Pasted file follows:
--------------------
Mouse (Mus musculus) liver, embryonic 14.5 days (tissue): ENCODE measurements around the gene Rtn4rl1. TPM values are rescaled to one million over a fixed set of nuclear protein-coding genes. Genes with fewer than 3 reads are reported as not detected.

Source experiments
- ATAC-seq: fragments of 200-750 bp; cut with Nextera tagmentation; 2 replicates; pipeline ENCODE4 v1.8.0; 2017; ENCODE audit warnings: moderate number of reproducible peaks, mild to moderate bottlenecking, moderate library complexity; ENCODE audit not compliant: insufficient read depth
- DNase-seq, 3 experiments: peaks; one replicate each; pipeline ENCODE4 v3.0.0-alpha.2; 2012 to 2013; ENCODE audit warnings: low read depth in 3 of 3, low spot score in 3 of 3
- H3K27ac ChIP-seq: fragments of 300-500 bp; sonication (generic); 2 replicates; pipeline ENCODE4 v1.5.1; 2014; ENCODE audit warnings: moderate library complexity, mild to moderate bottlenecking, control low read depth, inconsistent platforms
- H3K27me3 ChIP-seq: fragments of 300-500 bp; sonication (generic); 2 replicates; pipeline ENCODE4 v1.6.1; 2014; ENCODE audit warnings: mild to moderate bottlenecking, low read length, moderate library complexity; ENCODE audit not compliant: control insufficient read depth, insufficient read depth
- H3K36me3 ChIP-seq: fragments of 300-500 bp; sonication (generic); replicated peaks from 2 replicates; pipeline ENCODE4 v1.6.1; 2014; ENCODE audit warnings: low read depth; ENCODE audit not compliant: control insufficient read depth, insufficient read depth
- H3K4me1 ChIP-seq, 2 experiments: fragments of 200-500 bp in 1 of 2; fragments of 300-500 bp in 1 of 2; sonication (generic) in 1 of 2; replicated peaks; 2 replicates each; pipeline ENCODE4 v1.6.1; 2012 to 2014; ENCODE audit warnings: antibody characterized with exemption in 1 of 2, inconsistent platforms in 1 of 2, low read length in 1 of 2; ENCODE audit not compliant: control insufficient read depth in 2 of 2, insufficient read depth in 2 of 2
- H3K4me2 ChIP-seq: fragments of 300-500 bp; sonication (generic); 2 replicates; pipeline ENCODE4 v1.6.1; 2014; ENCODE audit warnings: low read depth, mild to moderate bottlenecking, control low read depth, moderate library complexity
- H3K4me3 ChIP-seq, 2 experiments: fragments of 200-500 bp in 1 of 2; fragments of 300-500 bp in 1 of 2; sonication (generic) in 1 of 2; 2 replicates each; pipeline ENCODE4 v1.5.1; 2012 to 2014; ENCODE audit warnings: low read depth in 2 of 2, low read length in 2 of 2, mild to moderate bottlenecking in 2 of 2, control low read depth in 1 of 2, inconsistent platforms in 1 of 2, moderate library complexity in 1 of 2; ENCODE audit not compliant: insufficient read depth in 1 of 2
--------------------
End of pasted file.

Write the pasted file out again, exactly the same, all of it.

Mouse (Mus musculus) liver, embryonic 14.5 days (tissue): ENCODE measurements around the gene Rtn4rl1. TPM values are rescaled to one million over a fixed set of nuclear protein-coding genes. Genes with fewer than 3 reads are reported as not detected.

Source experiments
- ATAC-seq: fragments of 200-750 bp; cut with Nextera tagmentation; 2 replicates; pipeline ENCODE4 v1.8.0; 2017; ENCODE audit warnings: moderate number of reproducible peaks, mild to moderate bottlenecking, moderate library complexity; ENCODE audit not compliant: insufficient read depth
- DNase-seq, 3 experiments: peaks; one replicate each; pipeline ENCODE4 v3.0.0-alpha.2; 2012 to 2013; ENCODE audit warnings: low read depth in 3 of 3, low spot score in 3 of 3
- H3K27ac ChIP-seq: fragments of 300-500 bp; sonication (generic); 2 replicates; pipeline ENCODE4 v1.5.1; 2014; ENCODE audit warnings: moderate library complexity, mild to moderate bottlenecking, control low read depth, inconsistent platforms
- H3K27me3 ChIP-seq: fragments of 300-500 bp; sonication (generic); 2 replicates; pipeline ENCODE4 v1.6.1; 2014; ENCODE audit warnings: mild to moderate bottlenecking, low read length, moderate library complexity; ENCODE audit not compliant: control insufficient read depth, insufficient read depth
- H3K36me3 ChIP-seq: fragments of 300-500 bp; sonication (generic); replicated peaks from 2 replicates; pipeline ENCODE4 v1.6.1; 2014; ENCODE audit warnings: low read depth; ENCODE audit not compliant: control insufficient read depth, insufficient read depth
- H3K4me1 ChIP-seq, 2 experiments: fragments of 200-500 bp in 1 of 2; fragments of 300-500 bp in 1 of 2; sonication (generic) in 1 of 2; replicated peaks; 2 replicates each; pipeline ENCODE4 v1.6.1; 2012 to 2014; ENCODE audit warnings: antibody characterized with exemption in 1 of 2, inconsistent platforms in 1 of 2, low read length in 1 of 2; ENCODE audit not compliant: control insufficient read depth in 2 of 2, insufficient read depth in 2 of 2
- H3K4me2 ChIP-seq: fragments of 300-500 bp; sonication (generic); 2 replicates; pipeline ENCODE4 v1.6.1; 2014; ENCODE audit warnings: low read depth, mild to moderate bottlenecking, control low read depth, moderate library complexity
- H3K4me3 ChIP-seq, 2 experiments: fragments of 200-500 bp in 1 of 2; fragments of 300-500 bp in 1 of 2; sonication (generic) in 1 of 2; 2 replicates each; pipeline ENCODE4 v1.5.1; 2012 to 2014; ENCODE audit warnings: low read depth in 2 of 2, low read length in 2 of 2, mild to moderate bottlenecking in 2 of 2, control low read depth in 1 of 2, inconsistent platforms in 1 of 2, moderate library complexity in 1 of 2; ENCODE audit not compliant: insufficient read depth in 1 of 2